[Google Scholar]
  12. 12. 
    Elson CO, Cong Y, McCracken VJ, Dimmitt RA, Lorenz RG, Weaver CT 2005. Experimental models of inflammatory bowel disease reveal innate, adaptive, and regulatory mechanisms of host dialogue with the microbiota. Immunol. Rev. 206:260–76
    [Google Scholar]
  13. 13. 
    Peterson LW, Artis D. 2014. Intestinal epithelial cells: regulators of barrier function and immune homeostasis. Nat. Rev. Immunol. 14:141–53
    [Google Scholar]
  14. 14. 
    Johansson ME, Sjovall H, Hansson GC 2013. The gastrointestinal mucus system in health and disease. Nat. Rev. Gastroenterol. Hepatol. 10:352–61
    [Google Scholar]
  15. 15. 
    Koh A, De Vadder F, Kovatcheva-Datchary P, Backhed F 2016. From dietary fiber to host physiology: short-chain fatty acids as key bacterial metabolites. Cell 165:1332–45
    [Google Scholar]
  16. 16. 
    Marchix J, Goddard G, Helmrath MA 2018. Host-gut microbiota crosstalk in intestinal adaptation. Cell Mol. Gastroenterol. Hepatol. 6:149–62
    [Google Scholar]
  17. 17. 
    Hass R, Busche R, Luciano L, Reale E, Engelhardt WV 1997. Lack of butyrate is associated with induction of Bax and subsequent apoptosis in the proximal colon of guinea pig. Gastroenterology 112:875–81
    [Google Scholar]
  18. 18. 
    Frankel WL, Zhang W, Singh A, Klurfeld DM, Don S et al. 1994. Mediation of the trophic effects of short-chain fatty acids on the rat jejunum and colon. Gastroenterology 106:375–80
    [Google Scholar]
  19. 19. 
    Venkatraman A, Ramakrishna BS, Shaji RV, Kumar NS, Pulimood A, Patra S 2003. Amelioration of dextran sulfate colitis by butyrate: role of heat shock protein 70 and NF-κB. Am. J. Physiol. Gastrointest. Liver Physiol. 285:G177–84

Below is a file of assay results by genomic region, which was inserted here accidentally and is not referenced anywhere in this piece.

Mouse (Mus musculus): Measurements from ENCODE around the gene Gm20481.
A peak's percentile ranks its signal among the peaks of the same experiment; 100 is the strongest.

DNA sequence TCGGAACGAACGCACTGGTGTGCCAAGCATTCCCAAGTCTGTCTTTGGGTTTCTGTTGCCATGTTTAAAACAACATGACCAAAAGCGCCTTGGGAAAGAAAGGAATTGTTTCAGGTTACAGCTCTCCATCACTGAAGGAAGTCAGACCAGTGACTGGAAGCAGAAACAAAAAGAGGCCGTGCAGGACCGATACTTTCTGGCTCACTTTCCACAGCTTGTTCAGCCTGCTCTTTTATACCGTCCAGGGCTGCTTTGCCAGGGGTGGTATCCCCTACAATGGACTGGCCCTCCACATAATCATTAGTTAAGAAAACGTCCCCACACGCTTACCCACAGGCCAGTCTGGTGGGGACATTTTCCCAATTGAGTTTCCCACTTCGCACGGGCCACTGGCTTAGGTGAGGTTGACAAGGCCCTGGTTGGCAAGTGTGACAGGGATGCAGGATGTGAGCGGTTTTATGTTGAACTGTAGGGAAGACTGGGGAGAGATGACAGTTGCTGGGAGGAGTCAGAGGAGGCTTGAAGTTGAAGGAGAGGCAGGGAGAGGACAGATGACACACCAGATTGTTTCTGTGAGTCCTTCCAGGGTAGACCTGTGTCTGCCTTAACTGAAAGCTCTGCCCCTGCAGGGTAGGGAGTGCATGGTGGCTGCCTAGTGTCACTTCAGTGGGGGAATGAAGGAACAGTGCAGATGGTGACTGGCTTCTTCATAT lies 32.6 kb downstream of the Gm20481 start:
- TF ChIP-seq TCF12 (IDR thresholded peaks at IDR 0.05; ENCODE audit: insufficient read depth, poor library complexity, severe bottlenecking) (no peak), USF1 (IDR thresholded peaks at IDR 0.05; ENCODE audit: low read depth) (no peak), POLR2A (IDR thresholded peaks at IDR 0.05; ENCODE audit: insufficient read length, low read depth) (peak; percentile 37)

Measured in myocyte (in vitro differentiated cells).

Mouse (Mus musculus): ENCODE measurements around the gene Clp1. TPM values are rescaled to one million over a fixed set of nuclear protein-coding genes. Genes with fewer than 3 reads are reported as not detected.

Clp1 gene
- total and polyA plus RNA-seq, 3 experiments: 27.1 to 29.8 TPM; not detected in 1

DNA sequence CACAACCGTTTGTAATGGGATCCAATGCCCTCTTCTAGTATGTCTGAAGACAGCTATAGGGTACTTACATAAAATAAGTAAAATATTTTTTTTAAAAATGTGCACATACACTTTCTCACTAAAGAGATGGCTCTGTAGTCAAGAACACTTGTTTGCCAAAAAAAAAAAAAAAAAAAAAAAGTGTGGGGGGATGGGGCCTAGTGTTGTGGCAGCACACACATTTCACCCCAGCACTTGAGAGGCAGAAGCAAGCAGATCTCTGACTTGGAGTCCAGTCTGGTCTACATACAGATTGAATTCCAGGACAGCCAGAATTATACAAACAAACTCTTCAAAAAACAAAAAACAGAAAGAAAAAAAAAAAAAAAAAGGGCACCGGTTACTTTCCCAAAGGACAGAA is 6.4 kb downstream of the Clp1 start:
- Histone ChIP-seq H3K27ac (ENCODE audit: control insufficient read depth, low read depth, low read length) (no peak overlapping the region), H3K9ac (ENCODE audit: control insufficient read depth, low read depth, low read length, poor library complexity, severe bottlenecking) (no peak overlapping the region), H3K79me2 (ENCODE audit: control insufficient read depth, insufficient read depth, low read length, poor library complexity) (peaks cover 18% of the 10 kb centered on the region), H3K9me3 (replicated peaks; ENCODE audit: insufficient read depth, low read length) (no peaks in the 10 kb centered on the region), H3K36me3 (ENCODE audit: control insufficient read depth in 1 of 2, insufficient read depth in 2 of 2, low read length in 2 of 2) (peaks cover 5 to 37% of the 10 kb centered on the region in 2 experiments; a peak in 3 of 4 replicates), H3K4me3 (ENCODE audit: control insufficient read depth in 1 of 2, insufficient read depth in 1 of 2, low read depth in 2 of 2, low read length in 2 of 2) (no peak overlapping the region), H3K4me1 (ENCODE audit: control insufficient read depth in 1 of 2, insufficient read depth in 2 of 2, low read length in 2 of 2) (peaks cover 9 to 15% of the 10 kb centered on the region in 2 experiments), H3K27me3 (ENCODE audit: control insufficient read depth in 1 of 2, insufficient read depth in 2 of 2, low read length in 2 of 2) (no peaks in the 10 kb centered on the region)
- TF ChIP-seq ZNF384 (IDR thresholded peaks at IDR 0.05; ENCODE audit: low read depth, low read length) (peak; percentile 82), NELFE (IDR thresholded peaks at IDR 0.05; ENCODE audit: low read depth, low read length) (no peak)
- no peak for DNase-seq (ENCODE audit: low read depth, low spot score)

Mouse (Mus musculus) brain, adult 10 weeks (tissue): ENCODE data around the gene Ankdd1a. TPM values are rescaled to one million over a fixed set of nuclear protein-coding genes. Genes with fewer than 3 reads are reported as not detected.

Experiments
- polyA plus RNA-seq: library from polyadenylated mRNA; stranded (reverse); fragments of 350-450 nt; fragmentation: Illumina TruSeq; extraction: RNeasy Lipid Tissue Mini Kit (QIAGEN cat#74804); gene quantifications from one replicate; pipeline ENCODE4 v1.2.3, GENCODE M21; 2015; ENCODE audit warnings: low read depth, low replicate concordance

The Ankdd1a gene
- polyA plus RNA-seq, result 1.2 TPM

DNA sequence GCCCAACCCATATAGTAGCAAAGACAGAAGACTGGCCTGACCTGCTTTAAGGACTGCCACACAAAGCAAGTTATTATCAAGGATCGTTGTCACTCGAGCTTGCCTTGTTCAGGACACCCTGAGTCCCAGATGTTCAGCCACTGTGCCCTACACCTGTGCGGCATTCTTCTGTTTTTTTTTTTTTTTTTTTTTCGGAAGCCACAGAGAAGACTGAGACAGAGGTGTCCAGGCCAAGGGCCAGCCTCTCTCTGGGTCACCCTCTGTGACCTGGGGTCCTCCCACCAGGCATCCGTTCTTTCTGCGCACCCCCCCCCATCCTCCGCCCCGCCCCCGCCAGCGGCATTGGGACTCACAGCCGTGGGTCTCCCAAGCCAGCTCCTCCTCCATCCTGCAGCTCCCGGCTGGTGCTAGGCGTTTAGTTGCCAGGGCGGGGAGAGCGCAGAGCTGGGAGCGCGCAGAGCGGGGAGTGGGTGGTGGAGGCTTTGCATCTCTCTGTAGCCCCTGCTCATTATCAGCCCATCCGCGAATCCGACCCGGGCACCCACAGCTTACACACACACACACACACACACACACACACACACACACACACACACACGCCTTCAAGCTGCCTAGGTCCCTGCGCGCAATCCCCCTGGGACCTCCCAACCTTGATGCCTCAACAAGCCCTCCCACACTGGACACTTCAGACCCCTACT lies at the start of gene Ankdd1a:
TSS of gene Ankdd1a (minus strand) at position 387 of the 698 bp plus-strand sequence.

[Google Scholar]
  20. 20. 
    Ahmad MS, Krishnan S, Ramakrishna BS, Mathan M, Pulimood AB, Murthy SN 2000. Butyrate and glucose metabolism by colonocytes in experimental colitis in mice. Gut 46:493–99
    [Google Scholar]
  21. 21. 
    Kim MH, Kang SG, Park JH, Yanagisawa M, Kim CH 2013. Short-chain fatty acids activate GPR41 and GPR43 on intestinal epithelial cells to promote inflammatory responses in mice. Gastroenterology 145:396–406.e10
    [Google Scholar]
  22. 22. 
    Singh N, Gurav A, Sivaprakasam S, Brady E, Padia R et al. 2014. Activation of Gpr109a, receptor for niacin and the commensal metabolite butyrate, suppresses colonic inflammation and carcinogenesis. Immunity 40:128–39
    [Google Scholar]
  23. 23. 
    Dupaul-Chicoine J, Yeretssian G, Doiron K, Bergstrom KS, McIntire CR et al. 2010. Control of intestinal homeostasis, colitis, and colitis-associated colorectal cancer by the inflammatory caspases. Immunity 32:367–78
    [Google Scholar]
  24. 24. 
    Elinav E, Strowig T, Kau AL, Henao-Mejia J, Thaiss CA et al. 2011. NLRP6 inflammasome regulates colonic microbial ecology and risk for colitis. Cell 145:745–57
    [Google Scholar]
  25. 25. 
    Byndloss MX, Olsan EE, Rivera-Chavez F, Tiffany CR, Cevallos SA et al. 2017. Microbiota-activated PPAR-γ signaling inhibits dysbiotic Enterobacteriaceae expansion. Science 357:570–75
    [Google Scholar]